Interestingly, the president doesn’t quite wear the classic political suit, but a sort of variant. Perhaps because he is the fattest chief executive since Taft, his suits are big, too, with the kind of shoulders last seen on Joan Crawford. But rather than falling boxily to his thighs, Trump’s suits tend to billow with yards of extra fabric. If he keeps gaining weight, he may be forced to end his term in robes like a Saudi prince.

Luckily, neither Trump nor members of Congress are likely to start a fashion trend that will be emulated. John Lennon sang, “if you go carrying pictures of Chairman Mao, you ain’t gonna make it with anyone anyhow.” And the same rule applies if you go dressing like Chairman Burr or President Trump.

Potemkin Signings

Grigory Potemkin was a favorite lover of Catherine the Great. He was assigned the task of rebuilding the Crimea after it was devastated by war. According to legend, that was too much like hard work so he constructed stage set villages.

As the barge of the Empress progressed down the Dnieper River, paid extras dressed as phony peasants waved from the phony villages on the shore. Overnight the villages would be moved downstream and the entire charade reenacted the next day. Viola! The region is on the mend.

As befits a story about fraudulent villages, the story itself may not be true. But the Potemkin Village has become a metaphor for any fraudulent display meant to make viewers believe things are better than they actually are. For decades visitors to the Soviet Union or Mao’s China, for example, were carefully herded by their minders so they saw only those sights that would serve the aims of the regime.

Today, the Trump administration has gone the Potemkin Village one better. On the one hand, much of what is actually up is hidden from view, so the Senate is drafting a healthcare overhaul that even members of the Senate don’t get to see, military actions have been outsourced from the White House to Defense Secretary Mattis and occur without meddling from the President of the United States, revised regulations that favor special interests are instituted by stealth, and government actions that feather the Trump and Kushner nests are allegedly being put silently in place.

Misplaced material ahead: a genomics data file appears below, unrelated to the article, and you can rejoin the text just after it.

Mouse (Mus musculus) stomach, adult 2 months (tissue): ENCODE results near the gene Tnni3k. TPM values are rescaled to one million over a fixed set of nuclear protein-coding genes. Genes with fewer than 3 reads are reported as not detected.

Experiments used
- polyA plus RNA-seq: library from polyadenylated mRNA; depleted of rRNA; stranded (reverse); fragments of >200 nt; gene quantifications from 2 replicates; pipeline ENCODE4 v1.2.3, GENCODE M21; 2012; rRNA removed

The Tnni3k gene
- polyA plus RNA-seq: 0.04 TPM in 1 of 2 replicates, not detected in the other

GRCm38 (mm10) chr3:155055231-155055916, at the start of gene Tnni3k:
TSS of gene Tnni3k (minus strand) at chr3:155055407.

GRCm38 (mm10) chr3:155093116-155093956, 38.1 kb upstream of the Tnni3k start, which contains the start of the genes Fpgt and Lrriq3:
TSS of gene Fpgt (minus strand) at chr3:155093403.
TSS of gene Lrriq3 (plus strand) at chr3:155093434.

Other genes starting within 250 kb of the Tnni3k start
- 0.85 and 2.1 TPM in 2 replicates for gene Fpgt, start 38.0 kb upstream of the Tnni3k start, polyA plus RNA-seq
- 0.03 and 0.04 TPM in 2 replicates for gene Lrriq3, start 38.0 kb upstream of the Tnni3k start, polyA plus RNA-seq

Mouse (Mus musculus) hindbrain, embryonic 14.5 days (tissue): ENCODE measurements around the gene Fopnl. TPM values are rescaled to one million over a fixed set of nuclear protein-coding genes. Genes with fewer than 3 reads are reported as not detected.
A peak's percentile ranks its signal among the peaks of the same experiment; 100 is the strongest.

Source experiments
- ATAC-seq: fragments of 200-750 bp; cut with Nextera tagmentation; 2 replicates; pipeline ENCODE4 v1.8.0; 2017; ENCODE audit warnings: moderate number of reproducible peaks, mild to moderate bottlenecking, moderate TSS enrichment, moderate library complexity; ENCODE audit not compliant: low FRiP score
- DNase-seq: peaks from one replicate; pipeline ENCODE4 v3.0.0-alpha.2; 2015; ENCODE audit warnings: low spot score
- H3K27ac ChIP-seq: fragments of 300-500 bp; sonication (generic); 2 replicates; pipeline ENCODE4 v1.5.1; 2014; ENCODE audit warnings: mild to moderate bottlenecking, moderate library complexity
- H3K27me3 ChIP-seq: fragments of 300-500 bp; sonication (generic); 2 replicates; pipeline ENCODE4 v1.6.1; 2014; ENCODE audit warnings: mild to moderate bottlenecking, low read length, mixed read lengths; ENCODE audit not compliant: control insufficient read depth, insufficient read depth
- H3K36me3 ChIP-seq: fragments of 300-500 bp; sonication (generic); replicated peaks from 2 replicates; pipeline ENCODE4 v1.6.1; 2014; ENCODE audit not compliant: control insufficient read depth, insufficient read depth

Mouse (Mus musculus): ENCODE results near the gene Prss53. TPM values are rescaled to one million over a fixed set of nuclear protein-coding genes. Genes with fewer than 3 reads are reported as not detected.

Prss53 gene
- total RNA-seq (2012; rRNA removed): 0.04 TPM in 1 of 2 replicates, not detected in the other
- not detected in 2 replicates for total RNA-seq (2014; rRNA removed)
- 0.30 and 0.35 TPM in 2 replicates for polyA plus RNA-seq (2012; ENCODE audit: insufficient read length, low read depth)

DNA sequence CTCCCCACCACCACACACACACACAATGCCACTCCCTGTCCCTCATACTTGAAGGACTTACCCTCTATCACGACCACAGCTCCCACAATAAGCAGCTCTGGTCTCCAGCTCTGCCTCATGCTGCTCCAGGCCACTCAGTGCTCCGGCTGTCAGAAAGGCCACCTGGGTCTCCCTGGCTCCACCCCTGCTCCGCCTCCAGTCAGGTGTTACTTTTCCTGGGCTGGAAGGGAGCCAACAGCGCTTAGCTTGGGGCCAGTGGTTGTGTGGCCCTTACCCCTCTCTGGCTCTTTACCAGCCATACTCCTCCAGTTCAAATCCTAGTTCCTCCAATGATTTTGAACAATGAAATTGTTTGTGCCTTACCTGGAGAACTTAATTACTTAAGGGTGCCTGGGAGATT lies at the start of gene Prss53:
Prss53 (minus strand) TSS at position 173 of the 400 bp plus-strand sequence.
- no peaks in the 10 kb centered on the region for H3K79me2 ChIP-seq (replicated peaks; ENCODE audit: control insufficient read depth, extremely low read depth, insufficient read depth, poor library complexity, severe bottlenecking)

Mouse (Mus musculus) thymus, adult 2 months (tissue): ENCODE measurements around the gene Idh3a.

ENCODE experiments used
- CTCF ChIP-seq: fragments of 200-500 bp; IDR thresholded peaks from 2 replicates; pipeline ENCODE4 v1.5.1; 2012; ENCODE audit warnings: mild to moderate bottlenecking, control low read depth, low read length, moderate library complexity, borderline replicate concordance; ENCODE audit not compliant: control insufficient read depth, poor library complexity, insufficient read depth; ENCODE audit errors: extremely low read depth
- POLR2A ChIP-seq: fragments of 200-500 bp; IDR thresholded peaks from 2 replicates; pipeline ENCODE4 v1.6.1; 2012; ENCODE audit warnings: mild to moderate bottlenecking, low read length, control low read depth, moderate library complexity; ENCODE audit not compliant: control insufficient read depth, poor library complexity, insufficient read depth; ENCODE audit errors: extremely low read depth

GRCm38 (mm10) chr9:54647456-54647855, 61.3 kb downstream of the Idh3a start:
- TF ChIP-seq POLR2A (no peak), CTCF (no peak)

Meanwhile, what is on view is designed to distract attention from administrative incompetence, fecklessness or malfeasance, and from multiplying investigations by House, Senate, special counsel and investigative journalists into electoral meddling, possible collusion with Russia, financial chicanery and so on. This actual news is fake news, according to Trump. In its place, we are given a Trump innovation, the “Reality TV” of the Potemkin signing.

The president surrounds himself with administration and congressional extras, and a few selected members of the public who will supposedly benefit from some measure that the president signs with a flourish and proudly displays to the cameras. The standard photo op, in short.

Except the Trump version isn’t a bill signing creating a new program or appropriating money to help create jobs, make healthcare more affordable, protect our borders, or improve our infrastructure. The hapless, understaffed, disorganized administration and the bickering congressional Republicans are incapable of accomplishing any major task.

So, Trump is signing memos. Recently he hosted a lad who he extolled for turning around his life by finishing an apprenticeship program that made him gainfully employable. Good for him. But he was only there as a prop as Trump signed something he claimed would do the same for many more struggling Americans.

in fact, Trump’s memo suggested that the appropriate department study the idea and recommend how to make more of such programs available. And if they ever compete such a study, it might be sent to Congress which might deign to design such an endeavor, but probably won’t, and would be unlikely to appropriate any funds to finance it. Still, as far as the audience knows, this is just another day of Trump making Americans believe things will eventually be great again, or adequate, or won’t get too much worse.